3

I want to be able to completely transparently wrap any Ruby proc (including ones that I have not written the source code for myself), and log its execution time.

my_proc

That is, I want to create a proc that calls my_proc preserving

  1. the context/receiver
  2. the arguments
  3. the block.

and print out the execution time when it was called.


For example:

my_proc = proc { |*args, &block| p self: self, args: args, block: block }

Object.new.instance_eval &my_proc
#=> {
#  :self=>#<Object:0x007fd4c985f3e0>,
#  :args=>[#<Object:0x007fd4c985f3e0>],
#  :block=>nil
# }

Object.instance_exec '5', &my_proc
#=> {
#  :self=>Object,
#  :args=>["5"],
#  :block=>nil
# }

my_proc.call(1, 2) { }
#=> {
#  :self=>main,
#  :args=>[1, 2],
#  :block=>#<Proc:0x007fd4c985e9b8>
# }

And then I want to wrap it, and it should behave exactly the same:

def wrap(prc)
  # what does this look like?
end

wrapped_proc = wrap(my_proc)

Object.new.instance_eval(&wrapped_proc)
# took 1s
#=> {
#  :self=>#<Object:0x007fd4c985f3e0>,
#  :args=>[#<Object:0x007fd4c985f3e0>],
#  :block=>nil
# }

Object.instance_exec '5', &wrapped_proc
# took 2s
#=> {
#  :self=>Object,
#  :args=>["5"],
#  :block=>nil
# }

wrapped_proc.call(1, 2) { }
# took 3s
#=> {
#  :self=>main,
#  :args=>[1, 2],
#  :block=>#<Proc:0x007fd4c985e9b8>
# }

It doesn't seem like a transparent function wrapper should be hard, but I can't figure this out.

  • 1
    You code doesn't work for me. Do you mean p self, args, block and instance_eval(&wrapped_proc)? And you probably want my_proc instead of wrapped_proc in your first example. – Stefan Nov 18 '16 at 6:00
  • 1
    @mudasobwa: inspect my answer edit history. This was the first thing I posted. However, it does not qualify as wrapping. – Sergio Tulentsev Nov 18 '16 at 10:29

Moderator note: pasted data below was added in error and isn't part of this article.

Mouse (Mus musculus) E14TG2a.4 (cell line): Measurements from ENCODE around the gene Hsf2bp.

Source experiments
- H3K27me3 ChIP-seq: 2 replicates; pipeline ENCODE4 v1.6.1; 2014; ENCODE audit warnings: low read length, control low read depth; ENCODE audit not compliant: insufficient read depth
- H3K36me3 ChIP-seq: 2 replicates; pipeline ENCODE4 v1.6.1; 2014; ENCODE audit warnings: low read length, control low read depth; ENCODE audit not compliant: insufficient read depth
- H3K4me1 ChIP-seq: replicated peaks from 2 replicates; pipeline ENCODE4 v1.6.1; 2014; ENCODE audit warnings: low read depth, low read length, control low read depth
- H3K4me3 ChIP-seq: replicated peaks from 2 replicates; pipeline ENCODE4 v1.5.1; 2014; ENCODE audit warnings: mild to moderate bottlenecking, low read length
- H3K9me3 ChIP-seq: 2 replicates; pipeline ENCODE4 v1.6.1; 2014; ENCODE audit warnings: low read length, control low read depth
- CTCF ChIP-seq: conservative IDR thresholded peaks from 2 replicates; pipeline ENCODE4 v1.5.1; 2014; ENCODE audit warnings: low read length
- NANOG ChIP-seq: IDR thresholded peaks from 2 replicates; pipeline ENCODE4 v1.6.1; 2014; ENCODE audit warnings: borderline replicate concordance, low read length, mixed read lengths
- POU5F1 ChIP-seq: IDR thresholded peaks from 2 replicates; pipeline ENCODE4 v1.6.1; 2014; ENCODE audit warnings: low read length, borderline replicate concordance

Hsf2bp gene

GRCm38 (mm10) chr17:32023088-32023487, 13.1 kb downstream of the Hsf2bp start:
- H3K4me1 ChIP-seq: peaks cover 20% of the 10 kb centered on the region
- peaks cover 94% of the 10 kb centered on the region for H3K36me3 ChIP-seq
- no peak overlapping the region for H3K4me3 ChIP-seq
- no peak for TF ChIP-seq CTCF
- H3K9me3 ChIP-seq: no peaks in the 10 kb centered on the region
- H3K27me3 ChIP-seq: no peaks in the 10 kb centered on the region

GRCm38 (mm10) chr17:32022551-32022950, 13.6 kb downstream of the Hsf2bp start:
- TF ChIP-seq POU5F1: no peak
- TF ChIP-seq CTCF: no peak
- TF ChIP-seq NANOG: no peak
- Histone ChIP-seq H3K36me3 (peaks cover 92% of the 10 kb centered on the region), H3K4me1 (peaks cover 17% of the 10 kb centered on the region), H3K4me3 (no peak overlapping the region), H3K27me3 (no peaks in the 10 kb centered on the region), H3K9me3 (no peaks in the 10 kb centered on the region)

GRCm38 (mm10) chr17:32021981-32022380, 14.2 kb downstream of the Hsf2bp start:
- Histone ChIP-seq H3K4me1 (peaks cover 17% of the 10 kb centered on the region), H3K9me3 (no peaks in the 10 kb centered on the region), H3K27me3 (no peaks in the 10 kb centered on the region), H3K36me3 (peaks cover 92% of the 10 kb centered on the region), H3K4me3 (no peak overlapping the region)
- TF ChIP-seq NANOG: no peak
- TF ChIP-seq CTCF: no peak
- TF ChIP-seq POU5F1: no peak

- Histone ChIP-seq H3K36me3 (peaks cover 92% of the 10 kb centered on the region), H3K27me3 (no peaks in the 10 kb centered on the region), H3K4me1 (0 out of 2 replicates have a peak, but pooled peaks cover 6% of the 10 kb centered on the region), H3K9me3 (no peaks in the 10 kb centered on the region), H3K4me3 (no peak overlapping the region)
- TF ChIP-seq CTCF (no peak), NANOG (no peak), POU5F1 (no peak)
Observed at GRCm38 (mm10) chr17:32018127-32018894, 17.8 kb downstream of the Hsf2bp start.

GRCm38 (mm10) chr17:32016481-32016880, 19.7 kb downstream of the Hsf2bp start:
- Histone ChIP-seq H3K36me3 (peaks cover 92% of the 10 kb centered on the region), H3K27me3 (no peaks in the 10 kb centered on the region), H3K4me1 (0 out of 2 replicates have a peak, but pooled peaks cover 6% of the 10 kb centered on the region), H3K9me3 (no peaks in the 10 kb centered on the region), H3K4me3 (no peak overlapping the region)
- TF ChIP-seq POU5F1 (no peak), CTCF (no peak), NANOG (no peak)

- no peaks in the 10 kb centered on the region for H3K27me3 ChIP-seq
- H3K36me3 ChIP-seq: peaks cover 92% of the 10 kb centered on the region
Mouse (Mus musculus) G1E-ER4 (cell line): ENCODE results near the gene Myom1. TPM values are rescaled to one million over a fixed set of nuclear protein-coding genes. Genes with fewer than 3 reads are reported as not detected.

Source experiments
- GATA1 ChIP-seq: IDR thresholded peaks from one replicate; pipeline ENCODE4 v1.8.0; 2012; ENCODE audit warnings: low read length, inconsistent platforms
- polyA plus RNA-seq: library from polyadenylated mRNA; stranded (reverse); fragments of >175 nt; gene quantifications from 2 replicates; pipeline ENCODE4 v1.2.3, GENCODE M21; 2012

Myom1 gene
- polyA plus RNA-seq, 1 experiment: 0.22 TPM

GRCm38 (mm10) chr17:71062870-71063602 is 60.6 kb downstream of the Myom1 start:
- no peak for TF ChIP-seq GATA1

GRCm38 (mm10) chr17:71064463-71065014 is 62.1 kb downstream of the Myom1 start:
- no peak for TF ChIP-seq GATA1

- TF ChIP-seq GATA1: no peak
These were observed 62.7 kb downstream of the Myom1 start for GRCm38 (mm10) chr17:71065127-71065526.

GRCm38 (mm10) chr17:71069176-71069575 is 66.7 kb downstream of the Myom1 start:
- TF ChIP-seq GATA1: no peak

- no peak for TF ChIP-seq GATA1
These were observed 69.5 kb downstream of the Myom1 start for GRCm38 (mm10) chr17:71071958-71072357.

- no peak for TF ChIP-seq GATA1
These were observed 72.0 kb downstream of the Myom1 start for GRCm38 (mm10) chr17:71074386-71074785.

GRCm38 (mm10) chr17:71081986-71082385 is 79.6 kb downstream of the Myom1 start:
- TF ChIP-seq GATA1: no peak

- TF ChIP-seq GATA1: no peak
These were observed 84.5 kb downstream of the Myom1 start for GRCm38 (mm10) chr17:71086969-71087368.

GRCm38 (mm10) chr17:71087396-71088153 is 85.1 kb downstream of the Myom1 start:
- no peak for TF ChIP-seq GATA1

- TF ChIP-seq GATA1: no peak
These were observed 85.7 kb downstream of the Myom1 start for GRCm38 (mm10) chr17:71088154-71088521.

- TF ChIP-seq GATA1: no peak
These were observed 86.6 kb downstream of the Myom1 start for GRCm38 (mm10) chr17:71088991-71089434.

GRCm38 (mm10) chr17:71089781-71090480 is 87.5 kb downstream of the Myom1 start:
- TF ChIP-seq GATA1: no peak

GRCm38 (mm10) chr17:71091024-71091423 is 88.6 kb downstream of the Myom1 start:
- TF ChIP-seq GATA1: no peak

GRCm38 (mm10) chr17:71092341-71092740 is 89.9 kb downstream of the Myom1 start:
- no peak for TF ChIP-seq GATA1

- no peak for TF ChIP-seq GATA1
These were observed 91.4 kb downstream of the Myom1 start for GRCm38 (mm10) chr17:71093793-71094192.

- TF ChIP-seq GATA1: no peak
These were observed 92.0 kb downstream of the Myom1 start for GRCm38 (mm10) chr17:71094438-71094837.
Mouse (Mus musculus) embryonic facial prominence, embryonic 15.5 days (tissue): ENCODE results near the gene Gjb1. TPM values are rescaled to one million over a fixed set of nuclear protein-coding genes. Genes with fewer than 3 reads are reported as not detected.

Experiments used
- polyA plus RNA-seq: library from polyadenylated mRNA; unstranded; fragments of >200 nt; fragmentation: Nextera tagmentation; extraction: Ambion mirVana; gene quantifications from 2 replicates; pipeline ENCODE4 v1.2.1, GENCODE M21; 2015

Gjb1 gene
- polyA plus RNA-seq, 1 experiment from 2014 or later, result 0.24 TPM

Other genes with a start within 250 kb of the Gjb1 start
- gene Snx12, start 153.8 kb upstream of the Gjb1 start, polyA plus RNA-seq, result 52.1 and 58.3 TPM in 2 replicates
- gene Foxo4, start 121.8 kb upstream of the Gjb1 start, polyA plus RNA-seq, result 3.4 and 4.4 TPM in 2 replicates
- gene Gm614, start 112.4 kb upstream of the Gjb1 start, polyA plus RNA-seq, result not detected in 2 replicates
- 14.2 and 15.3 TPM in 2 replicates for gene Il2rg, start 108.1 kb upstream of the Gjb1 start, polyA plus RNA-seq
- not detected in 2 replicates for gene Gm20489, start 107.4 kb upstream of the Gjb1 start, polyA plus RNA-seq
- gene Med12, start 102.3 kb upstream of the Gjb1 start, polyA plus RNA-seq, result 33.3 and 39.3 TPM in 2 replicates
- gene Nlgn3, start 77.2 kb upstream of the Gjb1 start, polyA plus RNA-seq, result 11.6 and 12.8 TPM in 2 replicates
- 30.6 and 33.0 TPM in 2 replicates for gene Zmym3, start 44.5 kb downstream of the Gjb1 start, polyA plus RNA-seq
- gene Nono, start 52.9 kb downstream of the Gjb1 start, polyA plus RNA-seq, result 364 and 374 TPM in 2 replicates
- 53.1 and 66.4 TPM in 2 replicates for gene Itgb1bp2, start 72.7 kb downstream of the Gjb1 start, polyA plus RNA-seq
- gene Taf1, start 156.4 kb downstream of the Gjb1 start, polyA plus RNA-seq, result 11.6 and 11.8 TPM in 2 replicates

• 1
    @mudasobwa: no, that's cloning :) You surely are familiar with concept of decorators. That is wrapping. Get a new object (new identity) but some functionality is delegated to the wrapped object. – Sergio Tulentsev Nov 18 '16 at 10:35
  • 1
    Of course it does. Yet, it’s still a Delegate pattern, meaning it still has zero value in this particular case. – Aleksei Matiushkin Nov 18 '16 at 10:39
  • 1
    I cannot even reproduce the OP's unwrapped examples. – Jörg W Mittag Nov 18 '16 at 10:42
3

The only trick here is to handle both λ.call and pass-through-block cases because in the latter scenario the Proc#call is not invoked. Sic.

My first [wrong] intent was to simply:

def wrap λ
  λ.singleton_class.prepend(Module.new do
    def call(*args, &cb)
      puts "⇓⇓⇓"
      super
      puts "⇑⇑⇑"
    end
  end)
end

but as I have already said, the specific_eval does not call Proc#call nor Proc#to_proc and I gave up.


On the other hand, we might simply instance_exec wrapped λ in the context of the receiver, but there is no way to pass a block as a parameter to instance_exec, since it already receives λ itself.

The plot thickens. Since we can’t pass a block as a parameter to instance_exec, neither can the consumer of our wrapper. Yes, that solves the task:

def wrap λ
  -> (*args, &cb) do
    puts "⇓⇓⇓"
    (cb ? λ.call(*args, &cb) : instance_exec(*args, &λ)).tap do |result|
      puts result.inspect
      puts "⇑⇑⇑"
    end
  end
end

Here you go.

| improve this answer | |
  • "neither can the consumer of our wrapper" - Ah! How did I not think of that! – Sergio Tulentsev Nov 18 '16 at 18:38
  • @SergioTulentsev frankly, I am still digging into the ruby code (code of ruby itself :), trying to understand what was the reason to bypass Proc#call within calls. And I can not find any. The first snippet I posted makes way more sense to me. – Aleksei Matiushkin Nov 18 '16 at 18:42
  • Nice solution, and the first try would have made sense. Is UTF-8 code being used in big official Ruby projects? – Eric Duminil Nov 18 '16 at 19:24
  • "neither can the consumer of our wrapper" Not quite true. We can pass self, arg, and block, if we modify the self object. a = Object.new; a.define_singleton_method :foo, λ; a.λ(arg) {} – Paul Draper Nov 18 '16 at 19:29
  • 1
    @EricDuminil Mike Perham’s Sidekiq is a big official project. Yes, it’s still more of a joke there, but in my experience (linux/ext{2,4}) I never met any problems with UTF8 since 2000 and I constantly introduce these symbols into our company’s codebase. E.g. using and as “alert method name,” for internal log and for OK status makes my code both freaky and lovely. Also, rails uses as a value for UTF-8 in params of every single request, check your logs :) – Aleksei Matiushkin Nov 18 '16 at 20:09

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